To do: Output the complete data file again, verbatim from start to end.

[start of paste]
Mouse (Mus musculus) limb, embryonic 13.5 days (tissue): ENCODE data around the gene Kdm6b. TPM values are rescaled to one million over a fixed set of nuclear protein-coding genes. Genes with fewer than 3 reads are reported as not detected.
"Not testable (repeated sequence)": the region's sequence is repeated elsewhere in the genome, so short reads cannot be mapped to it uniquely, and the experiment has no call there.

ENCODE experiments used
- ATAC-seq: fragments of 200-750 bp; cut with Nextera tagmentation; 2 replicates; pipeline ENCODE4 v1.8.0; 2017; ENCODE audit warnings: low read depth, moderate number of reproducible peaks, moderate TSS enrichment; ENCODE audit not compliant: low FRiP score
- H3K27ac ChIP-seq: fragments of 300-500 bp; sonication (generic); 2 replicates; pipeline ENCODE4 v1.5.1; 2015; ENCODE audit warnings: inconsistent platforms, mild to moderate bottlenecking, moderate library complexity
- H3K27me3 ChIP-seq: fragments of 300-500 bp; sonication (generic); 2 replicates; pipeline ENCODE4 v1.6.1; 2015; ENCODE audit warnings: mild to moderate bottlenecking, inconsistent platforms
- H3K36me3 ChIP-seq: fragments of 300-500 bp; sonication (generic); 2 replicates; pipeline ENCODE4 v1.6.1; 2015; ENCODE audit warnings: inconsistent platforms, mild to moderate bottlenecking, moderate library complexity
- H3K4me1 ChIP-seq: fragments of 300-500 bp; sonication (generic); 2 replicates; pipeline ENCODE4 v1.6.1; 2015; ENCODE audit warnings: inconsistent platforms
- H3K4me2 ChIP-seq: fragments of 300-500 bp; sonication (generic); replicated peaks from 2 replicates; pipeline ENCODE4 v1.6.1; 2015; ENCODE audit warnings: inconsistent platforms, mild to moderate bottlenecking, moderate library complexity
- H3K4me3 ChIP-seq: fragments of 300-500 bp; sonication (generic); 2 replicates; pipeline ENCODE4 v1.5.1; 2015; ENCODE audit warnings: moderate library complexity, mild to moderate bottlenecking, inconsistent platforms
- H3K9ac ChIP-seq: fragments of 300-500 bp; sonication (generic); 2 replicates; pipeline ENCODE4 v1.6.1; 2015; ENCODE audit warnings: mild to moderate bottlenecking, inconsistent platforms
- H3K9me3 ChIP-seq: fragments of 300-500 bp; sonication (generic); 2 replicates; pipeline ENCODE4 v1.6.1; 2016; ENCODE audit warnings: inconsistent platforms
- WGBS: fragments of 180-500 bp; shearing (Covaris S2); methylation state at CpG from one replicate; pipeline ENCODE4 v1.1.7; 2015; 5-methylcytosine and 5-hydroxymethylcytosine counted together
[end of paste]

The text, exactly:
Mouse (Mus musculus) limb, embryonic 13.5 days (tissue): ENCODE data around the gene Kdm6b. TPM values are rescaled to one million over a fixed set of nuclear protein-coding genes. Genes with fewer than 3 reads are reported as not detected.
"Not testable (repeated sequence)": the region's sequence is repeated elsewhere in the genome, so short reads cannot be mapped to it uniquely, and the experiment has no call there.

ENCODE experiments used
- ATAC-seq: fragments of 200-750 bp; cut with Nextera tagmentation; 2 replicates; pipeline ENCODE4 v1.8.0; 2017; ENCODE audit warnings: low read depth, moderate number of reproducible peaks, moderate TSS enrichment; ENCODE audit not compliant: low FRiP score
- H3K27ac ChIP-seq: fragments of 300-500 bp; sonication (generic); 2 replicates; pipeline ENCODE4 v1.5.1; 2015; ENCODE audit warnings: inconsistent platforms, mild to moderate bottlenecking, moderate library complexity
- H3K27me3 ChIP-seq: fragments of 300-500 bp; sonication (generic); 2 replicates; pipeline ENCODE4 v1.6.1; 2015; ENCODE audit warnings: mild to moderate bottlenecking, inconsistent platforms
- H3K36me3 ChIP-seq: fragments of 300-500 bp; sonication (generic); 2 replicates; pipeline ENCODE4 v1.6.1; 2015; ENCODE audit warnings: inconsistent platforms, mild to moderate bottlenecking, moderate library complexity
- H3K4me1 ChIP-seq: fragments of 300-500 bp; sonication (generic); 2 replicates; pipeline ENCODE4 v1.6.1; 2015; ENCODE audit warnings: inconsistent platforms
- H3K4me2 ChIP-seq: fragments of 300-500 bp; sonication (generic); replicated peaks from 2 replicates; pipeline ENCODE4 v1.6.1; 2015; ENCODE audit warnings: inconsistent platforms, mild to moderate bottlenecking, moderate library complexity
- H3K4me3 ChIP-seq: fragments of 300-500 bp; sonication (generic); 2 replicates; pipeline ENCODE4 v1.5.1; 2015; ENCODE audit warnings: moderate library complexity, mild to moderate bottlenecking, inconsistent platforms
- H3K9ac ChIP-seq: fragments of 300-500 bp; sonication (generic); 2 replicates; pipeline ENCODE4 v1.6.1; 2015; ENCODE audit warnings: mild to moderate bottlenecking, inconsistent platforms
- H3K9me3 ChIP-seq: fragments of 300-500 bp; sonication (generic); 2 replicates; pipeline ENCODE4 v1.6.1; 2016; ENCODE audit warnings: inconsistent platforms
- WGBS: fragments of 180-500 bp; shearing (Covaris S2); methylation state at CpG from one replicate; pipeline ENCODE4 v1.1.7; 2015; 5-methylcytosine and 5-hydroxymethylcytosine counted together